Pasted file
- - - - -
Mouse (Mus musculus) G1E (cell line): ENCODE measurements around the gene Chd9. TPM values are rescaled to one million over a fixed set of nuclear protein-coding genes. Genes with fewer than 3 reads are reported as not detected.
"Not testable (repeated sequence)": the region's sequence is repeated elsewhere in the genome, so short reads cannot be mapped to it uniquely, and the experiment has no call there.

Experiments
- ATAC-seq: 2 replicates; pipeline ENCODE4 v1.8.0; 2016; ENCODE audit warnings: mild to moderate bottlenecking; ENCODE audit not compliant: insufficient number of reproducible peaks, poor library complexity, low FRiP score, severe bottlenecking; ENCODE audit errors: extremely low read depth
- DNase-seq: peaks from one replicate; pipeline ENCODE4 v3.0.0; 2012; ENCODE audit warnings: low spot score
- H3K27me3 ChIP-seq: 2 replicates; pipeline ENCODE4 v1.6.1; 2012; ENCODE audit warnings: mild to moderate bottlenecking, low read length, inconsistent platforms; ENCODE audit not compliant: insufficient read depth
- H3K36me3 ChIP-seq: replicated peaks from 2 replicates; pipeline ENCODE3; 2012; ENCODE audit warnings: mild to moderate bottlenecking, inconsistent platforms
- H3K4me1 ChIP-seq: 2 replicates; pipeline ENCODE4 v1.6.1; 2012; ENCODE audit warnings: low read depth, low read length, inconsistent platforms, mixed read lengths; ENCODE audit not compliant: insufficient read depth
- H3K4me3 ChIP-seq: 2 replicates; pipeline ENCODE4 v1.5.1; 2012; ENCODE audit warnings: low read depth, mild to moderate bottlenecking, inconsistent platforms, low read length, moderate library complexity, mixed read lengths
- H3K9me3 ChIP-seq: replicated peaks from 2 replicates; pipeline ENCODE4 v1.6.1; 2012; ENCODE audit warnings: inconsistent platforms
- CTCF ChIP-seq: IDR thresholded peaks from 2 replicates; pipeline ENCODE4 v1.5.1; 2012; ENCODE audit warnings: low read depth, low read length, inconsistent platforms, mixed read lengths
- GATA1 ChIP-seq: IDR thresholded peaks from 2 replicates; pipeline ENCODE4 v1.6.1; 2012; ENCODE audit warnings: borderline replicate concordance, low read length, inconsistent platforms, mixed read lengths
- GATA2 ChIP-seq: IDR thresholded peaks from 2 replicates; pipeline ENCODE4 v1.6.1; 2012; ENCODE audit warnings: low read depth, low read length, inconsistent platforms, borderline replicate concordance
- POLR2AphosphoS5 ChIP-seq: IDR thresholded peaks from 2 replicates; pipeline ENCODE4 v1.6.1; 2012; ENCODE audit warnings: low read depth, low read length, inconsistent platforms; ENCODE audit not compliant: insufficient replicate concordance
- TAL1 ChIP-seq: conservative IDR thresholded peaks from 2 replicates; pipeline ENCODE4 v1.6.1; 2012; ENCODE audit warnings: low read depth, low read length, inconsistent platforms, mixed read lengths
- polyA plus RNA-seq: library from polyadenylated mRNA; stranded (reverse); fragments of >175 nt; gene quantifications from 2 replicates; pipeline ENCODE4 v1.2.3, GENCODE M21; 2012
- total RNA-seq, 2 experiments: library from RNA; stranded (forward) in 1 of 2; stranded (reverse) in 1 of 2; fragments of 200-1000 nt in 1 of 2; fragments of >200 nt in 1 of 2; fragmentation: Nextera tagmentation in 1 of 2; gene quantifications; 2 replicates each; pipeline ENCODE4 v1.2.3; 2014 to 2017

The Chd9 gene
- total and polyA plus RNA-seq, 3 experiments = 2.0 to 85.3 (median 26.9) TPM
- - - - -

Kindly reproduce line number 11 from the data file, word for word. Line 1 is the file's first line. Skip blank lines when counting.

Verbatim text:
- CTCF ChIP-seq: IDR thresholded peaks from 2 replicates; pipeline ENCODE4 v1.5.1; 2012; ENCODE audit warnings: low read depth, low read length, inconsistent platforms, mixed read lengths